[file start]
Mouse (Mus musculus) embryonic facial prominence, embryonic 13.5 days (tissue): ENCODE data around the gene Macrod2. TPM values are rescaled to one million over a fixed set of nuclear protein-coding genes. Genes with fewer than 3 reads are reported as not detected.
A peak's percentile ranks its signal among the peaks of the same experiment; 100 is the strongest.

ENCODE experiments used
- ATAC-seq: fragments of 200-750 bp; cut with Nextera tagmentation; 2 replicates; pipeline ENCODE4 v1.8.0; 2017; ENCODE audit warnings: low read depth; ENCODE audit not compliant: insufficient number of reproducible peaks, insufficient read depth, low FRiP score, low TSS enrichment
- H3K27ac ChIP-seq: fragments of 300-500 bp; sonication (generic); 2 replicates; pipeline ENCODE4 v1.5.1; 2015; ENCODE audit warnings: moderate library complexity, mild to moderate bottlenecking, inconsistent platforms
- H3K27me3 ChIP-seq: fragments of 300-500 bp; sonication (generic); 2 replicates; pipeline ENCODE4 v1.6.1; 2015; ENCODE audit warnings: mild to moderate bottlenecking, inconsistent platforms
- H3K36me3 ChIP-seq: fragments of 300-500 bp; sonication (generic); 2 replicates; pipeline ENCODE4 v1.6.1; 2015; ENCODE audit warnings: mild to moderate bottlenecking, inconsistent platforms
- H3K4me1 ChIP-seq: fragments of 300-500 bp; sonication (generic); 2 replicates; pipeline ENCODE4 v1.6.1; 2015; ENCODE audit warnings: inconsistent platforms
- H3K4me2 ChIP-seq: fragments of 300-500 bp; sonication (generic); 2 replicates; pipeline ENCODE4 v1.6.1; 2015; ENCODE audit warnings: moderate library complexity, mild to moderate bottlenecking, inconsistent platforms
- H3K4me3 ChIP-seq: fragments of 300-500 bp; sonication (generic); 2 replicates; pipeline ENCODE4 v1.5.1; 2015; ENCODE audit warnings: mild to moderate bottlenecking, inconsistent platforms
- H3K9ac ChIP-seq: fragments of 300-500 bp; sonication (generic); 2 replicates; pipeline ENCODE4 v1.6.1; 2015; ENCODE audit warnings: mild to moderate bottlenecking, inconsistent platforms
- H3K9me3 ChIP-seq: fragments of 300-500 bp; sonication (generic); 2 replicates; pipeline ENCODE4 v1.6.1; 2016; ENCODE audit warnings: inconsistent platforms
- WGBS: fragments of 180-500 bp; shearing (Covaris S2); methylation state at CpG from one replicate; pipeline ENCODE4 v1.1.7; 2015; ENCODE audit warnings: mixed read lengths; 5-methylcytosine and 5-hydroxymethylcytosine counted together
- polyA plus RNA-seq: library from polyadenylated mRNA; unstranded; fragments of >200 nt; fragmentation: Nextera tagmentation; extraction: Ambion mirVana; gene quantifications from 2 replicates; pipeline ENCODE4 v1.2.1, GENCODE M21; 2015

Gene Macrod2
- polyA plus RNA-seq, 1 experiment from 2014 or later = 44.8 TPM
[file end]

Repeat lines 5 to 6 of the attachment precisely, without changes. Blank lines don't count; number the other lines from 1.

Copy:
- H3K27ac ChIP-seq: fragments of 300-500 bp; sonication (generic); 2 replicates; pipeline ENCODE4 v1.5.1; 2015; ENCODE audit warnings: moderate library complexity, mild to moderate bottlenecking, inconsistent platforms
- H3K27me3 ChIP-seq: fragments of 300-500 bp; sonication (generic); 2 replicates; pipeline ENCODE4 v1.6.1; 2015; ENCODE audit warnings: mild to moderate bottlenecking, inconsistent platforms